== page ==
Potential axion coupling strengths vs. mass (click for a closer look). The axion mass is thought to lie between a µeV and a meV; two theoretical models are shown with dashed lines. The plot shows the sensitivity of the upcoming SKA and its precursors, ASKAP and MEERKAT. [Kelley&Quinn 2017]

    SKA/ASKAP radio telescope at the Murchison Radio-astronomy Observatory (MRO) in Mid West region of Western Australia

    SKA Meerkat telescope, 90 km outside the small Northern Cape town of Carnarvon, SA

    Hope for Next-Gen Telescopes

    By using a simple galactic halo model and reasonable assumptions for the central galactic magnetic field — even taking into account the time dependence of the field — Kelley and Quinn estimate the radio-frequency power density that we would observe at Earth from axions being converted to photons within the Milky Way’s magnetic field.

    The authors then compare this signature to the detection capabilities of upcoming radio telescope arrays. They show that the upcoming Square Kilometer Array and its precursors should have the capability to detect signs of axions across large parts of parameter space.

    Kelley and Quinn conclude that there’s good cause for optimism about future radio telescopes’ ability to detect axions. And if we did succeed in making a detection, it would be a triumph for both particle physics and astrophysics, finally providing an explanation for the universe’s dark matter.


    Katharine Kelley and P. J. Quinn 2017 ApJL 845 L4. doi:10.3847/2041-8213/aa808d

    Related Journal Articles
    See the full article for further references with links.

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    AAS Mission and Vision Statement

    The mission of the American Astronomical Society is to enhance and share humanity’s scientific understanding of the Universe.

    The Society, through its publications, disseminates and archives the results of astronomical research. The Society also communicates and explains our understanding of the universe to the public.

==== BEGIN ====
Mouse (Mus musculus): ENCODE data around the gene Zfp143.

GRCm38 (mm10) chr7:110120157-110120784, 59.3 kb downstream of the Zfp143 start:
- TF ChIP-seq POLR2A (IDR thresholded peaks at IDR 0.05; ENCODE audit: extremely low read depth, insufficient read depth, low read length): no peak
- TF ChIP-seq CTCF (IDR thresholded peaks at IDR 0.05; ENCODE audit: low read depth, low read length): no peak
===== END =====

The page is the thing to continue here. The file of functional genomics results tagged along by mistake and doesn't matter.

The Society facilitates and strengthens the interactions among members through professional meetings and other means. The Society supports member divisions representing specialized research and astronomical interests.
    The Society represents the goals of its community of members to the nation and the world. The Society also works with other scientific and educational societies to promote the advancement of science.
    The Society, through its members, trains, mentors and supports the next generation of astronomers. The Society supports and promotes increased participation of historically underrepresented groups in astronomy.
    The Society assists its members to develop their skills in the fields of education and public outreach at all levels. The Society promotes broad interest in astronomy, which enhances science literacy and leads many to careers in science and engineering.

    Adopted June 7, 2009

  • richardmitnick 4:20 pm on July 27, 2017 Permalink | Reply
    Tags: , , , , , Dark Matter Halo,   

    From CfA: “Mapping Dark Matter” 

    Harvard Smithsonian Center for Astrophysics

    Center For Astrophysics

    July 21, 2017 [Not making it into social media, but I need the work.]

    Abell 2744, a cluster of galaxies whose dark matter halo has imaged more distant galaxies as seen in this Hubble Space Telescope image. Astronomers have compared the image to simulations of dark matter lensing and found excellent agreement, indicating that that current models of dark matter behavior on the large scale are quite good. NASA/ESA/Hubble.

    About eighty-five percent of the matter in the universe is in the form of dark matter, whose nature remains a mystery. The rest of the matter in the universe is of the kind found in atoms. Astronomers studying the evolution of galaxies in the universe find that dark matter exhibits gravity and, because it is so abundant, it dominates the formation of large-scale structures in the universe like clusters of galaxies. Dark matter is hard to observe directly, needless to say, and it shows no evidence of interacting with itself or other matter other than via gravity, but fortunately it can be traced by modeling sensitive observations of the distributions of galaxies across a range of scales.